WASHINGTON ― The National Armaments Consortium, along with the DoD Ordnance Technology Consortium and Army Contracting Command-New Jersey, is taking steps to fast-track their armament prototyping efforts, it was announced Thursday.
A year after the Army’s high-profile reorganization to more quickly field cutting-edge weapons technologies, the Charleston, South Carolina-based National Armaments Consortium ― made up of 900 companies and academic institutions ― wants to better sync with both the government’s increased demand and its actual bandwidth for turning research into prototypes.
Pentagon modernization efforts have prioritized, in recent years, long-range precision fires, hypersonic and extended-range missiles, and anti-jam GPS devices ― all of which fall in the lane of the armaments consortium, said National Armaments Consortium Executive Director Charlie Zisette.
“Armaments is kind of where the rubber hits the road for our war fighter because we’re dealing with everything in the kill chain, protection and survivability,” Zisette told Defense News. “All of these things created a fairly large demand signal for modernization of our systems and components.”
The 20-year-old NAC is one of a growing number of Pentagon-sponsored consortia that work to translate the government’s notional requirements into technological breakthroughs and business opportunities.
Consortia members will work with the government through collective “other transaction agreements” or “other transaction authorities.” These OTAs have become a popular tool to allow the government to communicate more openly about its needs and to work with nontraditional defense contractors whose innovations the Department of Defense wants to harness.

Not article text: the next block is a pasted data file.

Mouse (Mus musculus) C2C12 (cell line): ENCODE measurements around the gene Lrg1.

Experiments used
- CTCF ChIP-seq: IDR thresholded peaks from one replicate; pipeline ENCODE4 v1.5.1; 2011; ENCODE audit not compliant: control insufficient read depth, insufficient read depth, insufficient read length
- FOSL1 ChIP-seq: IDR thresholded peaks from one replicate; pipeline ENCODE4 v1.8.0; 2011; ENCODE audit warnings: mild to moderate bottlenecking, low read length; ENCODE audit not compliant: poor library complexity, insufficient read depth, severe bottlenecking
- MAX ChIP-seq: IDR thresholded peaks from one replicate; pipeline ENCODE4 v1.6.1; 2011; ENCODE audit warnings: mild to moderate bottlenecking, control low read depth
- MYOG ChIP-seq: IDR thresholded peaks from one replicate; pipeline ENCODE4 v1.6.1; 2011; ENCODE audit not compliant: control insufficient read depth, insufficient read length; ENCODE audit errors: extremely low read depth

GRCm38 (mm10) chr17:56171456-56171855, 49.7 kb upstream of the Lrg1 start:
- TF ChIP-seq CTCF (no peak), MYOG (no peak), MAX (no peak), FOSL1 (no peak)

According to Zisette, the NAC has 650 active projects at various stages to solve tough problems like developing a new heat-resistant composite material, new types of explosives and a complex long-range precision artillery system. So far this year, its efforts have led to 150 new-start acquisition programs, half awarded to “non-traditionals.”
Historically, the NAC would release one annual solicitation based on government requirements, and host one annual collaboration event for NAC members to tout their technologies and ask government representatives about requirements. NAC also hosts a members-only online collaboration portal along similar lines.
But something had to change. Amid the DoD’s modernization efforts, the NAC has grown such that there would be 350 government solicitations and upward of 1,400 whitepapers, almost simultaneously. It was a “huge bow wave” that overwhelmed the procurement, legal and program staffs involved, Zisette said.
“It became too much for the Department of Defense, so we were seeing our award-cycle times getting stretched out,” he said. “We realized we had to level that workload out: put in more agreements officers and contracts specialists so we could ... get quickly through the process itself.”
The NAC unveiled Thursday it will initiate faster deadlines to develop prototypes, but it will also move to monthly solicitation releases and three virtual collaboration events per year instead of one.
Other consortia will often either deal with requirements on an annual or ad hoc basis, meaning they’re emailed out as they’re developed. To Zisette’s knowledge, no other DoD-sponsored consortia have monthly solicitation releases like the NAC is planning, but the idea for tri-annual events was something Zisette borrowed.
“The total model will be a pathfinder,” he said, “but absolutely leveraging some of the best practices and input from across the department.”